During the seasons when light levels can fall suddenly or fluctuate, visibility is an obvious concern, especially if riding alone on rural roads.  Rapha’s Brevet range of clothing is primarily aimed at the long distance Audax cyclist, but is proving to be popular with their customers who want to ensure that they are as visible as possible to other road users. Reflective detailing is a hallmark of the range and their long sleeve Brevet Jersey features reflective bands around the torso and plenty of storage for longer rides in the cold.

The launch of Castelli’s Gabba jersey in 2011 ushered in a turning point in autumn (and spring) riding. Castelli collaborated with Gore to develop the 4-way stretch Windstopper X-Lite Plus windproof and waterproof fabric, which is what marked this close fitting, race cut jersey out from those produced by its rivals.

The Gabba was quickly adopted by the pro peloton – a sure sign of a products success – and now several manufacturers have produced Gabba inspired jerseys, as detailed in our feature on the proliferation of ‘rain jerseys’ on the market. Furthermore, as new fabrics are developed, garments are becoming increasingly season specific – the Castelli Perfetto Jersey being a case in point – a sort of Gabba-lite, ideal for milder autumn and spring days where the threat of rain is a certainty.

dhb’s Aeron Rain Defence Jersey is one of the latest ‘rain jerseys’ to come on the market. 

Always carry a lightweight waterproof if is likely you will encounter some showers.  At 50g the Sportful Hot Pack Ultralight Jacket claims to be the lightest on the market. It is on the pricey side, but is windproof and water repellent. Bear in mind that if you are caught in a sudden shower then a quality waterproof could be the difference between an epic ride and a miserable one.  Ensure that cuffs and collars are all tight, without being uncomfortable. For more information on what attributes to look for, check out our feature on Five of the Best Packable Waterproofs.

Legs

A standard pair of shortspaired with knee warmers will be adequate from most on a milder autumn day, but if you want a little more protection around your kidneys and groin, then many manufacturers now offer thermal or water resistant bib shorts, specifically for autumn/spring riding. If you tend to feel the cold, then you can always reach for your bib tights, but a decent pair of thermal or water resistant short, coupled with a complimentary leg warmer, will see most riders through the worst autumnal weather.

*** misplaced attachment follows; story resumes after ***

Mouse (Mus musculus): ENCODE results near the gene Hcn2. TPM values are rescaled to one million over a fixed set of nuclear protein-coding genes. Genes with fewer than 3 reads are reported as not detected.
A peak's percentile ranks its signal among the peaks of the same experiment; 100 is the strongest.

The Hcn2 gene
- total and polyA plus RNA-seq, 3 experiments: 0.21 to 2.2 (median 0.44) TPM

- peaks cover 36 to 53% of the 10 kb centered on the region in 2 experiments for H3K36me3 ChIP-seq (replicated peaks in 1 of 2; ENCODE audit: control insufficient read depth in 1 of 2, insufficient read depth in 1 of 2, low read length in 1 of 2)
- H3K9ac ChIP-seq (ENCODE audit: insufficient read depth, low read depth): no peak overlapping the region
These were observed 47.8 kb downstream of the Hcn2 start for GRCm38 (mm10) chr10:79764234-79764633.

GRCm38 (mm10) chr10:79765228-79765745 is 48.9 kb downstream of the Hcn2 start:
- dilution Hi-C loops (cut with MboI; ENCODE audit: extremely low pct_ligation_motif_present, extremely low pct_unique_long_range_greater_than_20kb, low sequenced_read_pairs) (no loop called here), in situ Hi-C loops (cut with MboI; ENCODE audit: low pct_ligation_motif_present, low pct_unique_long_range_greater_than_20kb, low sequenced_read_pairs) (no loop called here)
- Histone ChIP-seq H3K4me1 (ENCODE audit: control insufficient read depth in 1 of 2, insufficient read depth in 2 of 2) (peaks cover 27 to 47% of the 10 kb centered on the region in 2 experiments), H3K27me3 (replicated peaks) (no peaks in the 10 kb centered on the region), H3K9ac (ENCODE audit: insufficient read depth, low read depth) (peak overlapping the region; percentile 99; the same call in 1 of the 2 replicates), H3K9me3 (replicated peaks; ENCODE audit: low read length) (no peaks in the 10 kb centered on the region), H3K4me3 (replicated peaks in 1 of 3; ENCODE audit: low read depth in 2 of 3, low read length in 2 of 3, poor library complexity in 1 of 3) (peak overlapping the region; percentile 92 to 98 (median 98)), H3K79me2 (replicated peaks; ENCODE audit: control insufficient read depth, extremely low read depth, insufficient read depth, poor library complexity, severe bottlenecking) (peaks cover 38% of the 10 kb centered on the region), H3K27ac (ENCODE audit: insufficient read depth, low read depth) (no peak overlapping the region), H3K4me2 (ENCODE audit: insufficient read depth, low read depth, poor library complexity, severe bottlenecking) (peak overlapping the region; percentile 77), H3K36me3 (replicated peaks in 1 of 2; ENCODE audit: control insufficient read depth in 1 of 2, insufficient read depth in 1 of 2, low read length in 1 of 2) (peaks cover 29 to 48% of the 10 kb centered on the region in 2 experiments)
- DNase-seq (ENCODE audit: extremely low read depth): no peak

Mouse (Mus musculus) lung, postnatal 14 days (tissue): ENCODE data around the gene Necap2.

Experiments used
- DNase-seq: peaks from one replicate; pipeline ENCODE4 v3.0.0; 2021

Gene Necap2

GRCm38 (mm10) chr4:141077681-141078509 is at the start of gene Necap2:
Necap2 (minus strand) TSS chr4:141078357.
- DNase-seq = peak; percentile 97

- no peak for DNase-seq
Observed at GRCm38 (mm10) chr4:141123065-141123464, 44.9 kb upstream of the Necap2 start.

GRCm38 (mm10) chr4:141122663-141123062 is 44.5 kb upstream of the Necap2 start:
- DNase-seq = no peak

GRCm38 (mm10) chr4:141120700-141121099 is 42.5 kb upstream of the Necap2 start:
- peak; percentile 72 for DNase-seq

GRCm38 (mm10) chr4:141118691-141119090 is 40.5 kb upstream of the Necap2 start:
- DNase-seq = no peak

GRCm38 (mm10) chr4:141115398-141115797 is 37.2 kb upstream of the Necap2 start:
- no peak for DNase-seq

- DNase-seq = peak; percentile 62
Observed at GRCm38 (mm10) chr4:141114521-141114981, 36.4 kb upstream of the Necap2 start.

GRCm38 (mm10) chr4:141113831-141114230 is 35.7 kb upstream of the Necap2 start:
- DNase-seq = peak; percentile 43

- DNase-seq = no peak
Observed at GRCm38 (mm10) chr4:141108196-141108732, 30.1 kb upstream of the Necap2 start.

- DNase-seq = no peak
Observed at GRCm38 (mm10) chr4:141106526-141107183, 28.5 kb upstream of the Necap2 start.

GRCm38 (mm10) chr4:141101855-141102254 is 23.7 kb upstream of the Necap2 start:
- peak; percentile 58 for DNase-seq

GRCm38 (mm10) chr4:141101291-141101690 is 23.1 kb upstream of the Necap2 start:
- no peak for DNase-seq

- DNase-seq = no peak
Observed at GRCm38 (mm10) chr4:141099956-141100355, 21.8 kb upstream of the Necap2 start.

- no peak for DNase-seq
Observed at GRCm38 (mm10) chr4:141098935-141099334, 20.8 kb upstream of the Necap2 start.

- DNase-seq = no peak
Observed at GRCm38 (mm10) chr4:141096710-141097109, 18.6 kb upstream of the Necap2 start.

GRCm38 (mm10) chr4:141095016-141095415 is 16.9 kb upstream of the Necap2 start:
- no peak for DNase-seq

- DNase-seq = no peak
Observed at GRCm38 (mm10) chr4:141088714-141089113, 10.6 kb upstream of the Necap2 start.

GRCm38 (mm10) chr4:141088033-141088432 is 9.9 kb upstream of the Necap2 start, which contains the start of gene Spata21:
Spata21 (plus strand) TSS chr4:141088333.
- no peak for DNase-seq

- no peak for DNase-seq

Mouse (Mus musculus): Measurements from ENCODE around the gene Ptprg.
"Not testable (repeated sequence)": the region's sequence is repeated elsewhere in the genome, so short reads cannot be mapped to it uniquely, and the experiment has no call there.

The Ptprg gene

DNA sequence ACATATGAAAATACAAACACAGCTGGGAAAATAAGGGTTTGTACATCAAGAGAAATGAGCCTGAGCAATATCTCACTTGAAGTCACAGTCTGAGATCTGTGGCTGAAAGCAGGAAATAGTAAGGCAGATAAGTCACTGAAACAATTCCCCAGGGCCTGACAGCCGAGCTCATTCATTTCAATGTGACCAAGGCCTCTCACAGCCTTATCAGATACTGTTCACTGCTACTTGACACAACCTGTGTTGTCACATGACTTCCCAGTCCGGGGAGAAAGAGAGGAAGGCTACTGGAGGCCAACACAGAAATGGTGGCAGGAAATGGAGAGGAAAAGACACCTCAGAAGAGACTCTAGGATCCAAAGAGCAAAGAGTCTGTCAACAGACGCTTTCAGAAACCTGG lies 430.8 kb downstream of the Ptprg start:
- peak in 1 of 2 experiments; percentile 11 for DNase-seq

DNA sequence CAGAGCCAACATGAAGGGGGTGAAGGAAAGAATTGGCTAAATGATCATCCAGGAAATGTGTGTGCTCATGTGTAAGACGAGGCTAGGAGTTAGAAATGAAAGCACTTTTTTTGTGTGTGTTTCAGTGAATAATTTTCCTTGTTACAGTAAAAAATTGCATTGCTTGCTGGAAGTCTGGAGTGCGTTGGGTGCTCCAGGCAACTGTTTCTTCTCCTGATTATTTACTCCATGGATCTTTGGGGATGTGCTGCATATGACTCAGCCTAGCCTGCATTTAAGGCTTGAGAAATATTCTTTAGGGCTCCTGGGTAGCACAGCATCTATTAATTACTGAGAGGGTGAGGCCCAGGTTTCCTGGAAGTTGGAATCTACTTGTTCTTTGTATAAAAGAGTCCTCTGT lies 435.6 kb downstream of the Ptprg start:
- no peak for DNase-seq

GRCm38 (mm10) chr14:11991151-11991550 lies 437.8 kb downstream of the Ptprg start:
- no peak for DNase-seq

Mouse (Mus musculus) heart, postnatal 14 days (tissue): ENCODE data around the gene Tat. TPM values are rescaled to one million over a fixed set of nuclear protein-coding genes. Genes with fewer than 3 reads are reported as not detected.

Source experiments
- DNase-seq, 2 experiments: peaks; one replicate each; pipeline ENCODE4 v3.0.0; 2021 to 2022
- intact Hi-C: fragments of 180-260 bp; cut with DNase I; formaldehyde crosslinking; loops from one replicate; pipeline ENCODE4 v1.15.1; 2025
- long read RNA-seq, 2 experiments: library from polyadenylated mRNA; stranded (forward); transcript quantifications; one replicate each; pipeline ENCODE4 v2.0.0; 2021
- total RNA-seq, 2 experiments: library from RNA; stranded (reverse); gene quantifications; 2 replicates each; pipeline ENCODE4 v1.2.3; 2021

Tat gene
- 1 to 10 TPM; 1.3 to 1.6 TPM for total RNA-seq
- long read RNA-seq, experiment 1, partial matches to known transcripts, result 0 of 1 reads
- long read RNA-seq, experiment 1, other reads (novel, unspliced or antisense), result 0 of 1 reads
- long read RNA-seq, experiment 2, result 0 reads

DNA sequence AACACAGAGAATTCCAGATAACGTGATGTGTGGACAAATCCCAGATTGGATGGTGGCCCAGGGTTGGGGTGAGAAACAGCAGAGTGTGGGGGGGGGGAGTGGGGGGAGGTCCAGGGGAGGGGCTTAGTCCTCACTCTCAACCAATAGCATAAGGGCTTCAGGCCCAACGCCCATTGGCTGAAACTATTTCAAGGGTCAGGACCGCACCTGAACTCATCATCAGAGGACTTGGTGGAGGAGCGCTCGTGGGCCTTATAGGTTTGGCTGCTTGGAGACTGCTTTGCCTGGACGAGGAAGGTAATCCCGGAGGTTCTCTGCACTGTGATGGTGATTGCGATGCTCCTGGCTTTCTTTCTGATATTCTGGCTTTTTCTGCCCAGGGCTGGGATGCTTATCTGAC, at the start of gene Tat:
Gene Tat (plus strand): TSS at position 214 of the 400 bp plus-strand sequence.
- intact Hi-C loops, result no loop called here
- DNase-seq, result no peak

The Fiandre No-Rain Bib Shorts from Italian brand Sportful, sister company of Castelli, provide an effective barrier against the wet at an affordable price for such a technically advanced piece of kit. 

Visibility

Be seen! Invest in some high visibility or fluro clothing. If you are averse to wearing a full, high visibility jacket then the recent fashion for fluro colours means that there is a plethora of hi-viz  accessories from overshoes to arm warmers out there that allow you to create an accent of bright colour without compromising your sartorial flair.

Lights

Murky mornings, damp misty days or a sudden fall in light levels means it is essential to have at least as small pair of lights to ensure you are seen by approaching traffic.  There is an increasing array of small, effective ‘be seen’ lights that can be quickly slipped onto your bars and seatpost. The Lezeyne Femto is a robust little light which is switched on by pressing the front, so no need to take off gloves or fumble for small buttons. It’s a natty design and with a 15 lumens output it has a big punch for its small size.

The British brand Sealskinz, stole a march on their rivals in 2014, when they unveiled their Halo overshoes, which featured a small light in the heel. It was an ingenious innovation and it’s no surprise that other companies have launched other accessories with integrated lights for the darker months, including helmets and backpacks.  How long before clothing features hi-viz detailing and integrated lights for optimum visibility?  For now, you will have to make do with the Halo range, which now features the All Weather Cycling Gloves.